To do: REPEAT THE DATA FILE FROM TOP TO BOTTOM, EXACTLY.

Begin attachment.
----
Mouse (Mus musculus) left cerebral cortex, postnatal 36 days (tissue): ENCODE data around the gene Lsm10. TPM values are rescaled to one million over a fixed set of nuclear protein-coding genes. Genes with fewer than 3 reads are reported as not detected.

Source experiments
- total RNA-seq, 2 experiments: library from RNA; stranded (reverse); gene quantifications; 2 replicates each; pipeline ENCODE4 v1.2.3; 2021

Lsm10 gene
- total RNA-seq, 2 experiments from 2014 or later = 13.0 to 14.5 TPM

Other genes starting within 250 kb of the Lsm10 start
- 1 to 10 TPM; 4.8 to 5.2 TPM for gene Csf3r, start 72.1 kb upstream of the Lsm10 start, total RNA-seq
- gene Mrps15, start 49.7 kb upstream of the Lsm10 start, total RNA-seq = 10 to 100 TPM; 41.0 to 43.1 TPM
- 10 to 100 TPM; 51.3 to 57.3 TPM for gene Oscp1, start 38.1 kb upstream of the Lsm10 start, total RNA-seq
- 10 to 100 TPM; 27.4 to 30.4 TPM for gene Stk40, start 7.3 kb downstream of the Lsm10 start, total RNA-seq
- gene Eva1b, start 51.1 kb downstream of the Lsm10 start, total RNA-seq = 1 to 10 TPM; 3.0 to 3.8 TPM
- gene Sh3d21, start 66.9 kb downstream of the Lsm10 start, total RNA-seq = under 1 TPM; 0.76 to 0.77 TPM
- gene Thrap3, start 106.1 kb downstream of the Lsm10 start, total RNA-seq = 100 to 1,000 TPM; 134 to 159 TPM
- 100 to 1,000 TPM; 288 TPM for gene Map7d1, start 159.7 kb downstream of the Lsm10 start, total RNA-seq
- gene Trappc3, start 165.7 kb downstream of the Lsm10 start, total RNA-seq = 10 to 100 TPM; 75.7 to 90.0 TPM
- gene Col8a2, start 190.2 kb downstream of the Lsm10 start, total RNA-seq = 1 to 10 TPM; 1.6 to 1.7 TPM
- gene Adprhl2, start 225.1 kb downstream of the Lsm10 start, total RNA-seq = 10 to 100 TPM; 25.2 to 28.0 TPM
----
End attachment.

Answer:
Mouse (Mus musculus) left cerebral cortex, postnatal 36 days (tissue): ENCODE data around the gene Lsm10. TPM values are rescaled to one million over a fixed set of nuclear protein-coding genes. Genes with fewer than 3 reads are reported as not detected.

Source experiments
- total RNA-seq, 2 experiments: library from RNA; stranded (reverse); gene quantifications; 2 replicates each; pipeline ENCODE4 v1.2.3; 2021

Lsm10 gene
- total RNA-seq, 2 experiments from 2014 or later = 13.0 to 14.5 TPM

Other genes starting within 250 kb of the Lsm10 start
- 1 to 10 TPM; 4.8 to 5.2 TPM for gene Csf3r, start 72.1 kb upstream of the Lsm10 start, total RNA-seq
- gene Mrps15, start 49.7 kb upstream of the Lsm10 start, total RNA-seq = 10 to 100 TPM; 41.0 to 43.1 TPM
- 10 to 100 TPM; 51.3 to 57.3 TPM for gene Oscp1, start 38.1 kb upstream of the Lsm10 start, total RNA-seq
- 10 to 100 TPM; 27.4 to 30.4 TPM for gene Stk40, start 7.3 kb downstream of the Lsm10 start, total RNA-seq
- gene Eva1b, start 51.1 kb downstream of the Lsm10 start, total RNA-seq = 1 to 10 TPM; 3.0 to 3.8 TPM
- gene Sh3d21, start 66.9 kb downstream of the Lsm10 start, total RNA-seq = under 1 TPM; 0.76 to 0.77 TPM
- gene Thrap3, start 106.1 kb downstream of the Lsm10 start, total RNA-seq = 100 to 1,000 TPM; 134 to 159 TPM
- 100 to 1,000 TPM; 288 TPM for gene Map7d1, start 159.7 kb downstream of the Lsm10 start, total RNA-seq
- gene Trappc3, start 165.7 kb downstream of the Lsm10 start, total RNA-seq = 10 to 100 TPM; 75.7 to 90.0 TPM
- gene Col8a2, start 190.2 kb downstream of the Lsm10 start, total RNA-seq = 1 to 10 TPM; 1.6 to 1.7 TPM
- gene Adprhl2, start 225.1 kb downstream of the Lsm10 start, total RNA-seq = 10 to 100 TPM; 25.2 to 28.0 TPM